We [neoreactionaries] are born of these intellectuals ourselves. We come from the same social classes, we attended the same institutions for education, and we have many of the same shared cultural touchstones. We’re not so far away; we fit in well to Progressive society. Hence the crippling Progressive paranoia currently cutting free speech out of our culture: make truth your enemy and you never sleep soundly again.
(Much else of interest at the link, despite the sadly typical ‘transcendence’ and ‘community’ silliness.)
If we want to increase freedom, we want to increase the number of countries.
That’s as basic as political economy gets.
Since its introduction in 2009, Bitcoin has been widely promoted as a digital currency that will revolutionize everything from online commerce to the nation-state. Yet supporters of Bitcoin and its blockchain technology subscribe to a form of cyberlibertarianism that depends to a surprising extent on far-right political thought. The Politics of Bitcoin exposes how much of the economic and political thought on which this cryptocurrency is based emerges from ideas that travel the gamut, from Milton Friedman, F.A. Hayek, and Ludwig von Mises to Federal Reserve conspiracy theorists.
This could be taken considerably further, actually …
It’s 2016, so suddenly it’s imaginable we could witness the Singularity within a few years. It’s tempting to say (even if the rumors are true) that he has better things to do, but he’s not actually Musking about that much these days, and the mere possibility has to count as a peculiar life-circuit.
For thermonuclear domestic politics, this one would clearly be hard to beat.
Over a year old, but lucid, from Lew Rockwell (via):
… maybe a racist is someone who believes different groups tend to have common characteristics, even while acknowledging the axiomatic point that each individual person is unique. But whether it’s family structure, a penchant for alcoholism, a reputation for hard work, or a great many other qualities, Thomas Sowell has assembled a vast body of work showing that these traits are not even close to being distributed equally across populations. […] The Chinese, for example, gained reputations in countries all over the world for working very hard, often under especially difficult conditions. (As a matter of fact, this is one of the reasons American labor unions despised Chinese workers in the nineteenth century.) By the mid-20th century, the Chinese minority dominated major sectors of the Malaysian economy even though they were officially discriminated against in the Malaysian constitution, and earned twice the income of the average Malay. They owned the vast majority of the rice mills in Thailand and the Philippines. They conducted more than 70 percent of the retail trade in Thailand, Indonesia, Cambodia, the Philippines, and Malaysia. […] We could tell a similar story about Armenians in various parts of the world, as well as Jews and East Indians. Japanese-Americans went from being so badly discriminated against that they were confined to camps during World War II to equaling whites in income by 1959 and exceeding whites in income a decade later by one-third. …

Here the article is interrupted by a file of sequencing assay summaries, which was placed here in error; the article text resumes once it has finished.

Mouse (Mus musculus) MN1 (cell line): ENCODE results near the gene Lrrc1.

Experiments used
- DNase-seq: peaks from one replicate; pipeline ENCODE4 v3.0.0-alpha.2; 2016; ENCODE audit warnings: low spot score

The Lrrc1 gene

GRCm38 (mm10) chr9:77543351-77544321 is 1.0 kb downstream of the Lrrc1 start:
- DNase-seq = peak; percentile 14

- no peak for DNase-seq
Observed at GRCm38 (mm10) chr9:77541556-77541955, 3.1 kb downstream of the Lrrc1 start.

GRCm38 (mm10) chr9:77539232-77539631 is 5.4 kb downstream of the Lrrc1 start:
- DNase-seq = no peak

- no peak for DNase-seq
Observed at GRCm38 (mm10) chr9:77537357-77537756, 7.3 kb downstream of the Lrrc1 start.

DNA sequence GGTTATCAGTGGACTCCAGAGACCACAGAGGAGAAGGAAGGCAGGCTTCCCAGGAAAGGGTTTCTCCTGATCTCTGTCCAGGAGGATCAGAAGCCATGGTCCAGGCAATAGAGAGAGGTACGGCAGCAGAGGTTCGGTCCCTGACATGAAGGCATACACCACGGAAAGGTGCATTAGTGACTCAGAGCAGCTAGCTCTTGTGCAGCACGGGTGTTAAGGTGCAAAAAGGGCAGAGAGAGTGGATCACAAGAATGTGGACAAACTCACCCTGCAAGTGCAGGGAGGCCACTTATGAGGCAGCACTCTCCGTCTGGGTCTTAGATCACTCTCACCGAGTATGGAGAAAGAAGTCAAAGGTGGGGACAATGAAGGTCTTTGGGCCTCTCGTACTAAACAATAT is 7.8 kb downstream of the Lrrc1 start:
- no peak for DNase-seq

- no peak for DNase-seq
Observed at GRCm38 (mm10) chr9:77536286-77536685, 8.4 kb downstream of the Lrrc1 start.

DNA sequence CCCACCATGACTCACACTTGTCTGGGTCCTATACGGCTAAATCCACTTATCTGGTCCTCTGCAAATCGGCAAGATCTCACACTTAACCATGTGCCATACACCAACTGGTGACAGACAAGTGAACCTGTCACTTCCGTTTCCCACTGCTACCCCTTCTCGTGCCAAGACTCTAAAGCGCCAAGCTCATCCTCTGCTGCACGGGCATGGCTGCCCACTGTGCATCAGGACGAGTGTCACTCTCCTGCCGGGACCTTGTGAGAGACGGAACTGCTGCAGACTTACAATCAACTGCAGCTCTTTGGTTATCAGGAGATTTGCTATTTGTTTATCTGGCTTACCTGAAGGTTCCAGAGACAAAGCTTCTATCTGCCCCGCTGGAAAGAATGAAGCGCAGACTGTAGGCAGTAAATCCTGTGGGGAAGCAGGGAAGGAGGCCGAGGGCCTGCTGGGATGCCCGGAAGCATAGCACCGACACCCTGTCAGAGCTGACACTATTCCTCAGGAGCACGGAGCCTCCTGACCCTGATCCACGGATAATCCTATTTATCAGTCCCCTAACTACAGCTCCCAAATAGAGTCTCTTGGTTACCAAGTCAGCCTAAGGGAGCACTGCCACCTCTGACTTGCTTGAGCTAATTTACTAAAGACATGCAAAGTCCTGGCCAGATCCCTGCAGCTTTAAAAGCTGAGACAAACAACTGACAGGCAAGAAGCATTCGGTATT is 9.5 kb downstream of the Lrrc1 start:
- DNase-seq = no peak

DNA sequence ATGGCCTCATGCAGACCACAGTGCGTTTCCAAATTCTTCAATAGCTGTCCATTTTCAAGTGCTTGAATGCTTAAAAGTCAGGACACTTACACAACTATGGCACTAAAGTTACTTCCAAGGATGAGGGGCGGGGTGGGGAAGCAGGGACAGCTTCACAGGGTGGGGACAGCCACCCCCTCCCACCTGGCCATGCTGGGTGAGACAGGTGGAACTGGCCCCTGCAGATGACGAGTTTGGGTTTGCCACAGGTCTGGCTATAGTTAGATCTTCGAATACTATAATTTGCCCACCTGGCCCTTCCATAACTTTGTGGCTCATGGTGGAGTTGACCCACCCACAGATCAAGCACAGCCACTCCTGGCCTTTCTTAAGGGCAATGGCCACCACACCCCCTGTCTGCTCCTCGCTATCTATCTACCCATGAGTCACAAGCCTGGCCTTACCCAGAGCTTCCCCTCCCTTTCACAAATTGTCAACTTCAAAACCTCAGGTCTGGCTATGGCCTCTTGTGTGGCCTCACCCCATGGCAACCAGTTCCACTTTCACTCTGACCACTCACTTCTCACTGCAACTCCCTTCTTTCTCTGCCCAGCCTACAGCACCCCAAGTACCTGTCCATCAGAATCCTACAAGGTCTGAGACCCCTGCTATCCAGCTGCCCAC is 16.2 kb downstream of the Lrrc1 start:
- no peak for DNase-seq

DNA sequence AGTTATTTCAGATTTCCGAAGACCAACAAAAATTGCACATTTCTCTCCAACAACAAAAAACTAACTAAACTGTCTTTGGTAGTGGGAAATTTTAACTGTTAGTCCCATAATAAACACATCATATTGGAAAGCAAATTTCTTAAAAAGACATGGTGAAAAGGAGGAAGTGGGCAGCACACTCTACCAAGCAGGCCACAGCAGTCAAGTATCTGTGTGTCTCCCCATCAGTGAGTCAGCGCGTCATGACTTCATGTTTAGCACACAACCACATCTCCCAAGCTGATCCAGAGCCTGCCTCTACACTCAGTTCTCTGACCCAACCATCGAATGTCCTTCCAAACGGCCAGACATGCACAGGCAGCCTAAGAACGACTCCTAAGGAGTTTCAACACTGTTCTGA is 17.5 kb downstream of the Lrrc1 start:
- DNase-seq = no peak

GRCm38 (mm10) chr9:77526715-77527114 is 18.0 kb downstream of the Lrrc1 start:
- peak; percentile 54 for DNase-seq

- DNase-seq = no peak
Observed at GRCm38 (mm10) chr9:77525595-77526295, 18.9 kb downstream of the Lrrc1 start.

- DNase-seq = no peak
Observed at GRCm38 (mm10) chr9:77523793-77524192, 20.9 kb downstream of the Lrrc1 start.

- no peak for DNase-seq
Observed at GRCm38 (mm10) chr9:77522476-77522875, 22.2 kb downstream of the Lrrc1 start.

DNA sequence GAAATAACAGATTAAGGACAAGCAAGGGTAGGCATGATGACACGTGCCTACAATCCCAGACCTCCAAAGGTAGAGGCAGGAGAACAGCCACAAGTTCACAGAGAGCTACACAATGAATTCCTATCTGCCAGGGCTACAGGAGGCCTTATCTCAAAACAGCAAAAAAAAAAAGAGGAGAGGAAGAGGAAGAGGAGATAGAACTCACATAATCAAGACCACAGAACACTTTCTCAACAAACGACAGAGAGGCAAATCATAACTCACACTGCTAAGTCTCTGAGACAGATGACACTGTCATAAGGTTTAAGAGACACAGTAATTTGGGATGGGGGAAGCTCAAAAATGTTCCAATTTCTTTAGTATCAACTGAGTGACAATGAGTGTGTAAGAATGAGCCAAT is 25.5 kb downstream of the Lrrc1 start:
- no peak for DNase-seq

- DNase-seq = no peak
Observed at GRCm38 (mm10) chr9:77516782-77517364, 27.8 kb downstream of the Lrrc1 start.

It’s too early to give up on libertarians.
I think Peter Thiel supports Donald Trump because he believes it’s a once-in-a-lifetime opportunity to weaken America’s attachment to democratic government.
… a question taken verbatim from a short, but perfect, Foseti post (from 2012).
(XS misses that guy.)
Anyone looking for a primer on how the hyper-liberal right goes dark will find it there. ‘Perfect’ means it can’t be improved upon.
Don’t miss Handle’s comment, which fills out the party-political dimension.
Tyler Cowen’s post on “neo-reaction” is quite weird. It has no usable references, so it’s impossible to know what he’s drawing on. Mix of quirky insights and Moron Bites material throughout. Worth a read, if you’re not busy doing anything else.
This struck me as interesting (if also clearly wrong) though:
… maybe some of you are upset that I am even covering this topic, but neo-reaction, in varying forms, is a (the?) significant ideology in China, India, Russia, and Japan, and it is growing in popularity in Western Europe and of course America, where it has captured the presidential nomination of one of the two major parties.
(Don’t say you weren’t warned.)
The Economist on Peter Thiel:
At his best, Mr Thiel was a mixture of libertarian and contrarian. As a student at Stanford University in the late 1980s and early 1990s he railed against the new academic orthodoxies of multiculturalism and diversity and political correctness, founding a conservative magazine, Stanford Review, and publishing an establishment-baiting book, “The Diversity Myth”. He even defended a fellow law student, Keith Rabois, who decided to test the limits of free speech on campus by standing outside a teacher’s residence and shouting “Faggot! Faggot! Hope you die of AIDS!” When he was a young tyro in Silicon Valley, his libertarian vision inspired many of his business decisions. He hoped that PayPal would help create a new world currency, free from government control and dilution, and that Facebook would help people form spontaneous communities outside traditional nation states.
There is a darker element in his thinking today. In an essay written in 2009 for the Cato Institute, a libertarian think-tank, he declared that he no longer believed that “freedom and democracy are compatible”, putting some of the blame for growing statism on the rise of welfare dependency and the enfranchisement of women. He added a grandiloquent coda: “The fate of our world may depend on the effort of a single person who builds or propagates the machinery of freedom that makes the world safe for capitalism”.
(That final Thiel quote is Sentences material.)
Libertarianism either goes dark, or it dies of cognitive dissonance. The number of people seeing that — while small — is rising on a parabolic curve.